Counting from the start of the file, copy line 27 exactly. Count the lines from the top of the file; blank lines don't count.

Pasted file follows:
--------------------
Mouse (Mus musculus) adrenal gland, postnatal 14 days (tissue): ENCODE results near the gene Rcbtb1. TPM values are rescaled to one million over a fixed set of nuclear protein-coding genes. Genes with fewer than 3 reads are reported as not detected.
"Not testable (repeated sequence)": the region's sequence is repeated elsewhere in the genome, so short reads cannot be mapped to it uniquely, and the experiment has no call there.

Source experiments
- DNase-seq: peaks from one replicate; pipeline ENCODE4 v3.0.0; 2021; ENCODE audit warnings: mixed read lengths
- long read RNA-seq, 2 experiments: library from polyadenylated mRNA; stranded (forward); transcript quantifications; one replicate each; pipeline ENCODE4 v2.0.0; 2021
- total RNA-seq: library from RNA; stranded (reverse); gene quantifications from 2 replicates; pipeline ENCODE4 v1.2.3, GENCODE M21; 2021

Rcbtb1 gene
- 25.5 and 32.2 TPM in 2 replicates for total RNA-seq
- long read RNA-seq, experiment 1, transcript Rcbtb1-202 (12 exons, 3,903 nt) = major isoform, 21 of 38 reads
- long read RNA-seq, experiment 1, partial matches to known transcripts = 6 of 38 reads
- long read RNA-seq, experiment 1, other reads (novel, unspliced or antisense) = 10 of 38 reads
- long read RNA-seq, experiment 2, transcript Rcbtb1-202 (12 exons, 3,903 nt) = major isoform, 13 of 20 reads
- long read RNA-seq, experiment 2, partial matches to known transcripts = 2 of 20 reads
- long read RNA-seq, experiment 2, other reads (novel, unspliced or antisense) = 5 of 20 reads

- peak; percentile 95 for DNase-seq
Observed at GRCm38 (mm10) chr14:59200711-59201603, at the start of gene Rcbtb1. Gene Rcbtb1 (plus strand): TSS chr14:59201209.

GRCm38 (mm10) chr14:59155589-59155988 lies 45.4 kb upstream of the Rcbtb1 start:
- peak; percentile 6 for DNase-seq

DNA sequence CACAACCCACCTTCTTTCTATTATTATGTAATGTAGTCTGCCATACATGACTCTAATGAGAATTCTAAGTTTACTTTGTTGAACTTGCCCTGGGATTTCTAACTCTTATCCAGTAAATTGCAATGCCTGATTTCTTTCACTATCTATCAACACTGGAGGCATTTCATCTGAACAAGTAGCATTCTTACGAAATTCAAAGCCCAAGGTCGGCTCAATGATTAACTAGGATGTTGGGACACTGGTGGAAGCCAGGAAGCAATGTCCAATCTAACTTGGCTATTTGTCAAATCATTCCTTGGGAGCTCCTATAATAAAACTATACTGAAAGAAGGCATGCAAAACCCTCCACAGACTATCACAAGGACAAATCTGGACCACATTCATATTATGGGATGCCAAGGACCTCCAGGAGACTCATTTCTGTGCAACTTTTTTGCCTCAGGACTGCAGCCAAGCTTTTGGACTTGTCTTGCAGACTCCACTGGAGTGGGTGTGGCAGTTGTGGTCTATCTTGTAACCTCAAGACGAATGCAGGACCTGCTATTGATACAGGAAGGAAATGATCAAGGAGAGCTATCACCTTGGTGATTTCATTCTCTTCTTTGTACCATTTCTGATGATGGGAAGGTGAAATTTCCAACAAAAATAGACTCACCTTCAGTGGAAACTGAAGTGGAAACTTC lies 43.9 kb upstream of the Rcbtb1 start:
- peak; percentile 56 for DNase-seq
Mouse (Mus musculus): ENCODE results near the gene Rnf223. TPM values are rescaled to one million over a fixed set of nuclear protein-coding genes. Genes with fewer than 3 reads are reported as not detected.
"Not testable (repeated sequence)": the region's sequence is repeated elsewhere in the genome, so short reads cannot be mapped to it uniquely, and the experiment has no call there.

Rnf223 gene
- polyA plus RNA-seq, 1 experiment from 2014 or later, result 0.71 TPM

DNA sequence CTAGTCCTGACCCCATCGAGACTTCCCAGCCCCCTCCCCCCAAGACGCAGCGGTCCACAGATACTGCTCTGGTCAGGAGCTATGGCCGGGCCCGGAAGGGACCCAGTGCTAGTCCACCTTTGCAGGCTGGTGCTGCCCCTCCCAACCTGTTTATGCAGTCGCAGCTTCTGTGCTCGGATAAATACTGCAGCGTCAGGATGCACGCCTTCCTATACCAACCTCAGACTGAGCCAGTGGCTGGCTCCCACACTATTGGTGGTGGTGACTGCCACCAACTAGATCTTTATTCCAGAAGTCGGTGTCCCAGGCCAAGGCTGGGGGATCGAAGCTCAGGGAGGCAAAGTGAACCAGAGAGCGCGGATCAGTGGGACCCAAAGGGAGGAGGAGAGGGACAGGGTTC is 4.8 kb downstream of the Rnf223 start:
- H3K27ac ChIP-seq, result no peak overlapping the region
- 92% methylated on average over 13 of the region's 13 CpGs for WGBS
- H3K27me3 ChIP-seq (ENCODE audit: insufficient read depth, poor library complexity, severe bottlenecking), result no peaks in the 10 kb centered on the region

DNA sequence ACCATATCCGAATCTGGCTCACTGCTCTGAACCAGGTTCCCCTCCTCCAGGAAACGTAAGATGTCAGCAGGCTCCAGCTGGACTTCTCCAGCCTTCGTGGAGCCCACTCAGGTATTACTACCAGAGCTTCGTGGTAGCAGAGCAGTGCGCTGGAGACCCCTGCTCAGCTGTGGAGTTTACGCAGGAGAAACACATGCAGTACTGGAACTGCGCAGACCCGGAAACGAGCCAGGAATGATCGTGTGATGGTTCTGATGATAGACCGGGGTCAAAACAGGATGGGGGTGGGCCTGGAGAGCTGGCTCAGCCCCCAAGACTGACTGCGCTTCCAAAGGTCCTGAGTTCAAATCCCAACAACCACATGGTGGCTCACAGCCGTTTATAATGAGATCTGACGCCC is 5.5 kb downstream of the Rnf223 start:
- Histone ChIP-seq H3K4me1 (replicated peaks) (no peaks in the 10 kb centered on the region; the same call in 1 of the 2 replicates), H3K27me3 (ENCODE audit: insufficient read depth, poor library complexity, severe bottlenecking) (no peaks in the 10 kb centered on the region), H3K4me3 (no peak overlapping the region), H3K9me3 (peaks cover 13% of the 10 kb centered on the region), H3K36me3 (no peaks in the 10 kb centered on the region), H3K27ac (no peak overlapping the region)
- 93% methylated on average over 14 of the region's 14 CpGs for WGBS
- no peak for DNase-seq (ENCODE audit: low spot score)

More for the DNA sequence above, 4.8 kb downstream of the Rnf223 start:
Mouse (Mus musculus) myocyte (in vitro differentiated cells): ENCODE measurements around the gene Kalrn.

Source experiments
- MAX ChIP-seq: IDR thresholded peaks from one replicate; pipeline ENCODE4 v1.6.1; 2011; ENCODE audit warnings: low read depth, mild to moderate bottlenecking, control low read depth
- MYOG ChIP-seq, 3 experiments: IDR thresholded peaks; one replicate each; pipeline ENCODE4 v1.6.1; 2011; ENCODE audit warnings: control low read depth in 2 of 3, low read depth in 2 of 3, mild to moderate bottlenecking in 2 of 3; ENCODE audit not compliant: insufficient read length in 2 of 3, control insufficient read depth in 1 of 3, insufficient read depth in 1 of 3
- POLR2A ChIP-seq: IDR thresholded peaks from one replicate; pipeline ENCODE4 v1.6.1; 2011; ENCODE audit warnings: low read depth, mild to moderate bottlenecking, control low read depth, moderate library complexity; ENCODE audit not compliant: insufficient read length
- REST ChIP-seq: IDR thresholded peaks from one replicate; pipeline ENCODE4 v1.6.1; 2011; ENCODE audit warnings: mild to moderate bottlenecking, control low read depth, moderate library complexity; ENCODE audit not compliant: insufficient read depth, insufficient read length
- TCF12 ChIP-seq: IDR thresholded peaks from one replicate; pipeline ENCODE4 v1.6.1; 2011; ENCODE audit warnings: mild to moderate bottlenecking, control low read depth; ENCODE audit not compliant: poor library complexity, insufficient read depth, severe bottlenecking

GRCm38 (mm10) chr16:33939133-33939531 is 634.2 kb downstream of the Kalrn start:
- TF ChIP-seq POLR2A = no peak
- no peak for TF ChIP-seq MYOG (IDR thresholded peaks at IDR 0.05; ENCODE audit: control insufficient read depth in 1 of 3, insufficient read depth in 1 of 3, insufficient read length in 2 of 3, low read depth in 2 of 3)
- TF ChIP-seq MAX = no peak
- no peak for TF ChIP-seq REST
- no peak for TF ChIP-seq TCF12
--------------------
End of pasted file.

- 92% methylated on average over 13 of the region's 13 CpGs for WGBS